Qilian Mountains

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Qilian Shan mountains, China

Coordinates: 39°12′N 98°32′E / 39.200°N 98.533°E / 39.200; 98.533 The Qilian Mountains (Tsilien Mountains; Chinese: 祁连山; pinyin: Qílián Shān; Wade–Giles: Ch'i2-lien2 Shan1; Mongghul: Chileb), also known as Nan Shan (Chinese: 南山, literally "Southern Mountains", as it is to the south of Hexi Corridor), is a northern outlier of the Kunlun Mountains, forming the border between Qinghai and the Gansu provinces of northern China.[1]


The range stretches from the south of Dunhuang some 800 km to the southeast, forming the northeastern escarpment of the Qinghai-Tibet Plateau and the southwestern border of the Gansu Corridor.

The eponymous Qilian Shan peak, situated some 60 km south of Jiuquan, at 39°12′N 98°32′E / 39.200°N 98.533°E / 39.200; 98.533, rises to 5,547 m. It is the highest peak of the main range, but there are two higher peaks further south, Kangze'gyai at 38°30′N 97°43′E / 38.500°N 97.717°E / 38.500; 97.717 with 5,808 m and Qaidam Shan peak at 38°2′N 95°19′E / 38.033°N 95.317°E / 38.033; 95.317 with 5,759 m.

The range continues to the west as Yema Shan (5,250 m) and Altun Shan (5,798 m). To the east, it passes north of Qinghai Lake, terminating as Daban Shan and Xinglong Shan near Lanzhou, with Maoma Shan peak (4,070 m) an eastern outlier. Sections of the Ming Dynasty's Great Wall pass along its northern slopes, and south of northern outlier Longshou Shan (3,616 m).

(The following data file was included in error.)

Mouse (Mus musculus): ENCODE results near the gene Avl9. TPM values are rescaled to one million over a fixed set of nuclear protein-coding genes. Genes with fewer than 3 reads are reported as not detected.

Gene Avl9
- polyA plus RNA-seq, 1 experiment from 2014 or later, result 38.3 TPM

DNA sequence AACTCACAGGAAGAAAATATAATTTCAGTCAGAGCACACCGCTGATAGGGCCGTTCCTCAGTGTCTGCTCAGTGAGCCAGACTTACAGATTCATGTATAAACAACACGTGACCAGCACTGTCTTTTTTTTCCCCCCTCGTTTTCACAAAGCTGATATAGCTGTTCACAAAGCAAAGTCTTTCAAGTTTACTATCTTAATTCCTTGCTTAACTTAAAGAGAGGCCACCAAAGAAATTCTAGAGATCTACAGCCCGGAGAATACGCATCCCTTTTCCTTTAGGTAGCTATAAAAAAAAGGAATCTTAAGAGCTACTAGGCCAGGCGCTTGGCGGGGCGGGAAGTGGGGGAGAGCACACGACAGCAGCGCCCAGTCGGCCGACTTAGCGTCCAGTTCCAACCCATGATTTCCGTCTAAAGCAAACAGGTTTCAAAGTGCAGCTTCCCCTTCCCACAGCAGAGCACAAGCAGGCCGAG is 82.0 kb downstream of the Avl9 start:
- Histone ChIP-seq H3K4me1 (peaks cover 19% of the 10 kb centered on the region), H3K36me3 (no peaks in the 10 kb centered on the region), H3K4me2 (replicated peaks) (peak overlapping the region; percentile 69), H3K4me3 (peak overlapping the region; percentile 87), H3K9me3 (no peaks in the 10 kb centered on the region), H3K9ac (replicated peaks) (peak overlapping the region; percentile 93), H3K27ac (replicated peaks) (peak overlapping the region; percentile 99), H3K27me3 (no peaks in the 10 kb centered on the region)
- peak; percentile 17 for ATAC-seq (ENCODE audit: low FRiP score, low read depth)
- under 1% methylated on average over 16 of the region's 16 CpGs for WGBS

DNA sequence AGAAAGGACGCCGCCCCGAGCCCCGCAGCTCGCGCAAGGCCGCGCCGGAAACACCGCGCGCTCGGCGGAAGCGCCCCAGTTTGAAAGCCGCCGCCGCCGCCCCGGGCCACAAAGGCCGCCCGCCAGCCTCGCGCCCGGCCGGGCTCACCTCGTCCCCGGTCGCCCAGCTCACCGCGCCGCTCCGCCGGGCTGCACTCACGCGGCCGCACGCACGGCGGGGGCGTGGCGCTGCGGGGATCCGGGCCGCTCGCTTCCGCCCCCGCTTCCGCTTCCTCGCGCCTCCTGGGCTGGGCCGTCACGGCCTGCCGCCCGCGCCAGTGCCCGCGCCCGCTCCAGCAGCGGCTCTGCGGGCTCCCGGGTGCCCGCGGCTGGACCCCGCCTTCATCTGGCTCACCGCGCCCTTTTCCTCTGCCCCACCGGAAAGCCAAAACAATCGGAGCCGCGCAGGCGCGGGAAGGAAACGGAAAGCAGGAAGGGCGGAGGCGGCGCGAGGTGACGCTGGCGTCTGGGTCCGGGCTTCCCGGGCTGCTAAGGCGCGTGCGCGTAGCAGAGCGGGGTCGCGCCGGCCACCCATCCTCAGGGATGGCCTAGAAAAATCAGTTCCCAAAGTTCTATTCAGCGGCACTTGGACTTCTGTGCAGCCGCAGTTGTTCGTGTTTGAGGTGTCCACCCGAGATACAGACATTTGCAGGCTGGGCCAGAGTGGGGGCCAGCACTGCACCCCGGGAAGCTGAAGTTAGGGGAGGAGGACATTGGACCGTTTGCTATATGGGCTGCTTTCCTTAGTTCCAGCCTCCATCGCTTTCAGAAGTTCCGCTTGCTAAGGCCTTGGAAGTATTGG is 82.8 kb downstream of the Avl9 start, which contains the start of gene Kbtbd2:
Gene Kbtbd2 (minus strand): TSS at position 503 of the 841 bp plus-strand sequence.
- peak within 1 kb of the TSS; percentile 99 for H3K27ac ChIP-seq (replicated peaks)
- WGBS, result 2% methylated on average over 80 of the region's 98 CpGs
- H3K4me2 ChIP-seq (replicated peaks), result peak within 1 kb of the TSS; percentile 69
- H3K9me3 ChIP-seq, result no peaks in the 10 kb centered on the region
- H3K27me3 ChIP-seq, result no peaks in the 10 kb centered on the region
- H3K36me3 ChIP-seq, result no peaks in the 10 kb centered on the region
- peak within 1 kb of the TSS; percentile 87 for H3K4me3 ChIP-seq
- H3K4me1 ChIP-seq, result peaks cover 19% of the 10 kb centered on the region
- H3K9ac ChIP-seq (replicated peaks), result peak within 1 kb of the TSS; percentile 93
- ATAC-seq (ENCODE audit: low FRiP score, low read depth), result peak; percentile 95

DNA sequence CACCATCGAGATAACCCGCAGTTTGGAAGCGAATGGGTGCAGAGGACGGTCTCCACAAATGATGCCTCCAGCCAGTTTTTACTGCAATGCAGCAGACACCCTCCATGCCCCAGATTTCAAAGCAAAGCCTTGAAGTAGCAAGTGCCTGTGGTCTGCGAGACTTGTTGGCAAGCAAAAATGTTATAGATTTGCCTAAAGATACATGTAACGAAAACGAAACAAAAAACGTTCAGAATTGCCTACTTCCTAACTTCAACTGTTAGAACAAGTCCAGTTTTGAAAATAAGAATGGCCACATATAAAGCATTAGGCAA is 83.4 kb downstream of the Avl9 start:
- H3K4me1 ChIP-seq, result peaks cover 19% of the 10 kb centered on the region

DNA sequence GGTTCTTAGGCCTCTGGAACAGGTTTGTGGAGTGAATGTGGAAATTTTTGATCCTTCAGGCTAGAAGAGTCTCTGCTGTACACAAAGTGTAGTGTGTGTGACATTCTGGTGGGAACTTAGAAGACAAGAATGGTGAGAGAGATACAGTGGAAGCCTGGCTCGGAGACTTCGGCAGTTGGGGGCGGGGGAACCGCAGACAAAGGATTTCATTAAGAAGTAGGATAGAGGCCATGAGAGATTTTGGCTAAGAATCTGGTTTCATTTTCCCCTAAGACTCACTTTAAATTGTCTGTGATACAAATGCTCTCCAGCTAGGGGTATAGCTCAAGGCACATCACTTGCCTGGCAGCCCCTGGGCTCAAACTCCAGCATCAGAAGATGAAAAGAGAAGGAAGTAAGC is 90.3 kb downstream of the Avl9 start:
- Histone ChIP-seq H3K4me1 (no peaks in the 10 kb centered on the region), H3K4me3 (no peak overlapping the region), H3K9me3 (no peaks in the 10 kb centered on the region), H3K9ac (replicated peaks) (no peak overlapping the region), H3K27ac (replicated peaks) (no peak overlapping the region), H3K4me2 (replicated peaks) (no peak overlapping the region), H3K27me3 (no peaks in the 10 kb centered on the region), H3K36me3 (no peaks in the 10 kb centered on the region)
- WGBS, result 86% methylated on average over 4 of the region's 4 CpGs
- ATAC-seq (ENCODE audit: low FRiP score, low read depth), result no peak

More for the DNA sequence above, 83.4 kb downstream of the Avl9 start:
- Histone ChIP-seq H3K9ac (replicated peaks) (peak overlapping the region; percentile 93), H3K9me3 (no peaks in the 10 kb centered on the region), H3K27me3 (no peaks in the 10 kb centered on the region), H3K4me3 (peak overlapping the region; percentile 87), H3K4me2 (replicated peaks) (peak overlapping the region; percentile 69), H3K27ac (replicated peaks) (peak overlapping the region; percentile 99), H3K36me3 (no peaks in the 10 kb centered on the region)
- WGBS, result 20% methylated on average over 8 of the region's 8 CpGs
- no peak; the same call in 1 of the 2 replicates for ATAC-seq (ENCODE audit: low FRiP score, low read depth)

The Qilian mountains are the source of numerous, mostly small, rivers and creeks that flow northeast, enabling irrigated agriculture in the Gansu Corridor (Hexi Corridor) communities, and eventually disappearing in the Alashan Desert. The best known of these streams is the Ejin (Heihe) River.

The characteristic ecosystem of the Qilian Mountains has been described by the World Wildlife Fund as the Qilian Mountains conifer forests.[2]

Biandukou (扁都口), with an altitude of over 3500 m, is a pass in the Qilian Mountains. It links Minle County of Gansu in the north and Qilian County of Qinghai in the south.[3]


The Shiji mentions the "Qilian mountains" together with Dunhuang as the homeland of the Yuezhi. A scholar however has suggested that the name here refers to the mountains now known as Tian Shan, 1,500 km to the west, and Dunhuang may be the Dunhong mountain.[4] Qilian (祁连) is said to be as a Hunnic word meaning "sky" (Chinese: ) by Yan Shigu, a Tang Dynasty commentator on the Shiji.

The mountain range was formerly known in European languages as Richthofen Range after Ferdinand von Richthofen, who was the Red Baron's explorer-geologist uncle.[5]

The mountain range gives its name to Qinghai's Qilian County.


  1. ^ Association for Asian Studies, Far Eastern Association (U.S.) (2003). The Journal of Asian studies, Volume 62, Issue 1. Association for Asian Studies. p. 262. ISBN 0-691-09676-7. Retrieved 2010-06-28. 
  2. ^ "Qilian Mountains conifer forests". Terrestrial Ecoregions. World Wildlife Fund. 
  3. ^ http://www.gs.xinhuanet.com/dfpd/2005-12/20/content_5861270.htm
  4. ^ Liu, Xinru, Migration and Settlement of the Yuezhi-Kushan: Interaction and Interdependence of Nomadic and Sedentary Societies (2001) [1]
  5. ^ Winchester, Simon. (2008). The Man Who Loved China: the Fantastic Story of the Eccentric Scientist Who Unlocked the Mysteries of the Middle Kingdom, p. 126.


  • Winchester, Simon. (2008). The Man Who Loved China: the Fantastic Story of the Eccentric Scientist Who Unlocked the Mysteries of the Middle Kingdom. New York: Harper. ISBN 978-0-06-088459-8

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